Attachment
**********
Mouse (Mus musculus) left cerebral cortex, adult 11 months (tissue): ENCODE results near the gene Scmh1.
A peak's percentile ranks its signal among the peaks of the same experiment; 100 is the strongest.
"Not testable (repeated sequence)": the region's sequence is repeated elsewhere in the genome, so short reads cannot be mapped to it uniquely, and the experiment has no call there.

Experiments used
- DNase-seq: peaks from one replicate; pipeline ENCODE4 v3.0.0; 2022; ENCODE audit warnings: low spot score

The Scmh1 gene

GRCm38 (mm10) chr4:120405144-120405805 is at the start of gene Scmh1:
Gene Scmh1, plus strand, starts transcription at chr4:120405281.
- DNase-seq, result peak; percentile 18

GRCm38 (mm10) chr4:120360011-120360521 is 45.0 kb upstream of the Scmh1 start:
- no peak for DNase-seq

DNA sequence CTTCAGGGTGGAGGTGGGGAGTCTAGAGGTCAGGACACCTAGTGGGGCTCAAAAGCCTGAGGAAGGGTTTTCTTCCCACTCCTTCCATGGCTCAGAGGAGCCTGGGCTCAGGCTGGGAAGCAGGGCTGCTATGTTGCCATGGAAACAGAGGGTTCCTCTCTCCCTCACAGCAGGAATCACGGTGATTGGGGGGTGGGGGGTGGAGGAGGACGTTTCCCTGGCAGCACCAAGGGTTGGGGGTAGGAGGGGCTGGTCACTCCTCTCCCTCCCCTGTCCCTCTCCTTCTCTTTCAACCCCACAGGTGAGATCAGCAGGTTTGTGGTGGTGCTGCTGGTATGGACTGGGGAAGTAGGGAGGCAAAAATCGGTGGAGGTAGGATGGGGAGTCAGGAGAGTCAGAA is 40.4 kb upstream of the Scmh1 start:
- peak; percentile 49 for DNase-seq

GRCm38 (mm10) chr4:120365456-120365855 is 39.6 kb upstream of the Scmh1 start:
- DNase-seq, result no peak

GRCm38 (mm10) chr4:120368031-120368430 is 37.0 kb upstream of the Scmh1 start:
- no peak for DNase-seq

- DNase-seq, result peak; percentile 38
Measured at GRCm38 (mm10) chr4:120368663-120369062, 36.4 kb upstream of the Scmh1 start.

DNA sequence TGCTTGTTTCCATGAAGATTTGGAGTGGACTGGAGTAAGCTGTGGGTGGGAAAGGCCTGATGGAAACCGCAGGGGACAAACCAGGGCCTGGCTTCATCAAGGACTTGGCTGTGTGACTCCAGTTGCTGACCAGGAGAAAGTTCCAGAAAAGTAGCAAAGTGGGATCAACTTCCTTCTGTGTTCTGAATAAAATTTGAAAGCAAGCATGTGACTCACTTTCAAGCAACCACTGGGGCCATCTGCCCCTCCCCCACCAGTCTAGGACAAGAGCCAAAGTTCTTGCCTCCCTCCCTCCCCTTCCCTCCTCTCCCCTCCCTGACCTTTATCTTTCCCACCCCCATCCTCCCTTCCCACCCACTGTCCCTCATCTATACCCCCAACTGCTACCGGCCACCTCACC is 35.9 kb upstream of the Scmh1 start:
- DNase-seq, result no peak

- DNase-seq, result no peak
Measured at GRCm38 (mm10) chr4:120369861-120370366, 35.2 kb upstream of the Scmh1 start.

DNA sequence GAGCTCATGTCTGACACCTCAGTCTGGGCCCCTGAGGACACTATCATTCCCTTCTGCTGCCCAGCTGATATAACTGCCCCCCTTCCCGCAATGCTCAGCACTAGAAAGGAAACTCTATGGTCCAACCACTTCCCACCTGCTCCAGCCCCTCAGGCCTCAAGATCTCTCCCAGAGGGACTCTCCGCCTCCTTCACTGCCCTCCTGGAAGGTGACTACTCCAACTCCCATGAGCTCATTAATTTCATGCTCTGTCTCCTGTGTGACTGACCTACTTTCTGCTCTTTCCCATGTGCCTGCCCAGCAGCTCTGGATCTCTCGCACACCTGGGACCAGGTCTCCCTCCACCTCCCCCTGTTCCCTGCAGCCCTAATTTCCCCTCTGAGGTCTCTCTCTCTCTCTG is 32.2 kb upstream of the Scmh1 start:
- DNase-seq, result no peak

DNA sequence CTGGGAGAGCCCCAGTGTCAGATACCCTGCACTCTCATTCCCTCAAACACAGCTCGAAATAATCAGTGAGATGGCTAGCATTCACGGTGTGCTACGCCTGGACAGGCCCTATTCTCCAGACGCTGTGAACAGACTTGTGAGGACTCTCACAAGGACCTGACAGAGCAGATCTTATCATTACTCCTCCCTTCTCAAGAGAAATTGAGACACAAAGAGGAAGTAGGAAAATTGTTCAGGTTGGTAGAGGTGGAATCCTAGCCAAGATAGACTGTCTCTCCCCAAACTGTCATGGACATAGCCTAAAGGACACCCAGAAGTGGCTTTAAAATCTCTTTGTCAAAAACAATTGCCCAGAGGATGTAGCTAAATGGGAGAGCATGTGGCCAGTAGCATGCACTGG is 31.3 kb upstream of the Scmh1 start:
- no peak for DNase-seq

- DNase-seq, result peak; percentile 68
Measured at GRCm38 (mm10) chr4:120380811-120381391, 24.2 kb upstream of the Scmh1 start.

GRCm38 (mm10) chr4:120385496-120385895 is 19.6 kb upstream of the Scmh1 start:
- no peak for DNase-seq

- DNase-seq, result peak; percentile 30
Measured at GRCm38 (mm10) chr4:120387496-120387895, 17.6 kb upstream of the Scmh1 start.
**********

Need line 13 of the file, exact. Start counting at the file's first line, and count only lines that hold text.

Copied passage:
- peak; percentile 49 for DNase-seq